So if I was processing this big batch to give it to you or you'd give that to me a page at a time and I wouldn’t worry about the batch at all. I just worry about each page as it arrives. I would process it. So think of it and taking that batch and breaking it into a bunch of smaller batches. If you break the bunch of smaller batches then into a logical atomic indivisible unit, you have an individual event or message as the case may be. So for me these messages are actually discrete events, and I look at aggregations or compound effect in terms of calculating interesting results for some notion of interesting in real time continuously. So I might want to as people are buying things in my set of shops and my point of sales systems, I want to monitor my stock in real time so that I know that I need to get new stockings for some shop in London or I need to buy new hats for a shop in Manchester, for some strange reason there's a rush on hats. Go figure.

So you want to get the right product into the right places at the right time because no one has an infinite amount of warehouse space. Now the manufacturing community which is a long time in my past where I worked, I worked in just time manufacturing environment, we didn’t have enough floor space to store the parts for the products that we were making. So I guess I got used at quite a young age to managing things like resources and capacity planning because it's kind of baked into me in terms of Six Sigma and other punishments like SEI CMM Level 5 developers that I luckily don’t have to worry about anything like this because we're all Agile and Agile is awesome.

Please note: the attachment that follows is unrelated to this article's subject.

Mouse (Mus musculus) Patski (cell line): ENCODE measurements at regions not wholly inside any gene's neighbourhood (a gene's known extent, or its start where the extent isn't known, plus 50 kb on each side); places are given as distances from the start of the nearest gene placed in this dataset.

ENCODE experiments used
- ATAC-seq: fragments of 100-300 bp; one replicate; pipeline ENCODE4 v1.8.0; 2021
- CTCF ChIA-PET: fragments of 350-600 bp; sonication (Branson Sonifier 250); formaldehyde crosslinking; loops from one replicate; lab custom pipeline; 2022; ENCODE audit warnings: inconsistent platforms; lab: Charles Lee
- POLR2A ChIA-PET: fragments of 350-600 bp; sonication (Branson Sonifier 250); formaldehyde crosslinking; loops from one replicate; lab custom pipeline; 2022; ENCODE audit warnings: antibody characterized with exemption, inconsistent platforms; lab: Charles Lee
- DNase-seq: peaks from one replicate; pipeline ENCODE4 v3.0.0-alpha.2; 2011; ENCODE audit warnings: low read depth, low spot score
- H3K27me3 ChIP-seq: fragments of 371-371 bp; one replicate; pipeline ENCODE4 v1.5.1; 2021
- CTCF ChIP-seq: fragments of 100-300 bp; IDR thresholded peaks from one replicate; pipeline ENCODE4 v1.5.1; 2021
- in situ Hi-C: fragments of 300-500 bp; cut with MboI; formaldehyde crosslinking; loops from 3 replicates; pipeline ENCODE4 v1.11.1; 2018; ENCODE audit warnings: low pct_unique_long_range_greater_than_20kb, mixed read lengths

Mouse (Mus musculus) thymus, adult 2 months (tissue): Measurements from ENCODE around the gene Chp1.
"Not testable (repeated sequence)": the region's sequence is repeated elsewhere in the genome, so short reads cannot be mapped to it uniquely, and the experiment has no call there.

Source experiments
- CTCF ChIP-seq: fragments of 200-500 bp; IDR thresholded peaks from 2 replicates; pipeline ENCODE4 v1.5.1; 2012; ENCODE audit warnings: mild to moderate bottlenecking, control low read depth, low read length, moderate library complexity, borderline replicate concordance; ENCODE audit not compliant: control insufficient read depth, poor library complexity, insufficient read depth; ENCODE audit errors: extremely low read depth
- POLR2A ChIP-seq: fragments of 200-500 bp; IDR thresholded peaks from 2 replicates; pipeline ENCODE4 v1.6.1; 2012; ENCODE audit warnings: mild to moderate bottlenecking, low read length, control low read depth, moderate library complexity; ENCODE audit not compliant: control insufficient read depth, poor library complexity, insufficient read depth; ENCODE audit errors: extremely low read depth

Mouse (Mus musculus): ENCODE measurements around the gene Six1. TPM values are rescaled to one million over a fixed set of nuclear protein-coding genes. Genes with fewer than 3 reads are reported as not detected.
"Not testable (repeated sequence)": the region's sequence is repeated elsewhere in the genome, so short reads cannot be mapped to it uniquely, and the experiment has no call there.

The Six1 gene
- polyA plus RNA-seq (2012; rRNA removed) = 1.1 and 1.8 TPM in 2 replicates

So I think mainly for developers today, try to just show that, yeah, we've made a lot of mistakes over the years and some of the things that we've done are actually really, really good. It's just now we need something totally different like our needs have changed. No one really likes email anymore. You want a continuous update. As we're using social systems that seem to have a time roll or this kind of continuous timeline that's updating, we expect all of the systems to be designed like a continuously updating system. The tolerance for receiving some old stale result that is not up-to-date on a periodic polled basis is actually reducing as people become more used to having those continuous feeds streamed around them. And I think as that continues, as devices begin to proliferate that that problem becomes one that's more and more interesting to solve looking forward.